The coalition government has come under fire several times for failing to live up to its “greenest government ever” promise – but looking back at the past four coalition budgets through an energy and climate change policy lens reveals that it’s largely been a mixed bag.
Some policies that chancellor George Osborne has either announced or put in his red briefcase are clearly bad value for money, or don’t seem to be fit for purpose (though we’re not addressing the Green Deal or efficiency here).
There are, however, some that have succeeded, and also a number that we will have to wait and see about.
Ahead of next week’s budget (18 March), the final one for this coalition’s term, we examine in detail how these policies have chimed with PM Cameron’s ‘greenest ever’, and ‘vote blue, go green’ pledges.
Green Investment Bank
Of all of Osborne’s proposals, the Green Investment Bank (GIB) is the one that stands out like a beacon in terms of enabling renewables investment and green industry growth.
The bank, which both invests public money and leverages private capital, has invested £1.8bn in the green economy since its inception in 2012, and leveraged private and trust investors to bring the total to £6.6bn.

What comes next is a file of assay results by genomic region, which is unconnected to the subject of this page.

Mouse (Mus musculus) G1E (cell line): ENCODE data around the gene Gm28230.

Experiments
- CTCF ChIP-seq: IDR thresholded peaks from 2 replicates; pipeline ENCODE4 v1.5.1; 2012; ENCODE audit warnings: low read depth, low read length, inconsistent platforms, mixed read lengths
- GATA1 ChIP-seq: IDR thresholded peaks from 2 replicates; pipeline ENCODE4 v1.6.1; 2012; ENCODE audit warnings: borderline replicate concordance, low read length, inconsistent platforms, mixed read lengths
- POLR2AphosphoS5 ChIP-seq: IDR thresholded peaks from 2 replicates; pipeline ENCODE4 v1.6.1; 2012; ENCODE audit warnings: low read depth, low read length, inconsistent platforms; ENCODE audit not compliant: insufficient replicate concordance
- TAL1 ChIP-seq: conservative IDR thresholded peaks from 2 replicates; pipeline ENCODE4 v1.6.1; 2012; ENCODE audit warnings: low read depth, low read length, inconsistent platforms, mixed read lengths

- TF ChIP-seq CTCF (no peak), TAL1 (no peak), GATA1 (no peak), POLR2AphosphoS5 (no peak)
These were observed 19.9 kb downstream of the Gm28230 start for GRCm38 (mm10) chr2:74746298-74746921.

GIB told Energydesk it has invested in 42 projects and seven funds. This is split across (in order of value): offshore wind; waste and biofuels; energy efficiency; and small scale renewables (hydro and onshore wind), including community schemes.
But the renewables industry and green groups have warned the government is limiting the bank’s potential impact by delaying its borrowing capacity – and have been calling for the GIB to be able to borrow so it can leverage much more investment.
In 2011, Osborne said in his budget speech that the GIB would not have borrowing powers before 2015 – so that’s one announcement to look out for in the upcoming budget.
Carbon Floor Price
The Carbon Floor Price, introduced in 2011’s budget, was the coalition’s policy to get fossil fuels off the system and stimulate renewables investment amid a flailing EU emissions trading system.
But it seems like these good intentions didn’t withstand lobbying from industry, as in 2014 (dubbed the “blackest budget in memory”) the mechanism to make carbon emissions more expensive was frozen from April 2016 as part of a £7bn package to boost the manufacturing industry.
No one with an interest in the outcome of the policy appears to think it will continue to escalate beyond the freeze, which ends in 2020 – which means that the government’s projections that coal would come off the system by 2027 would no longer hold, according to a study by Imperial College London.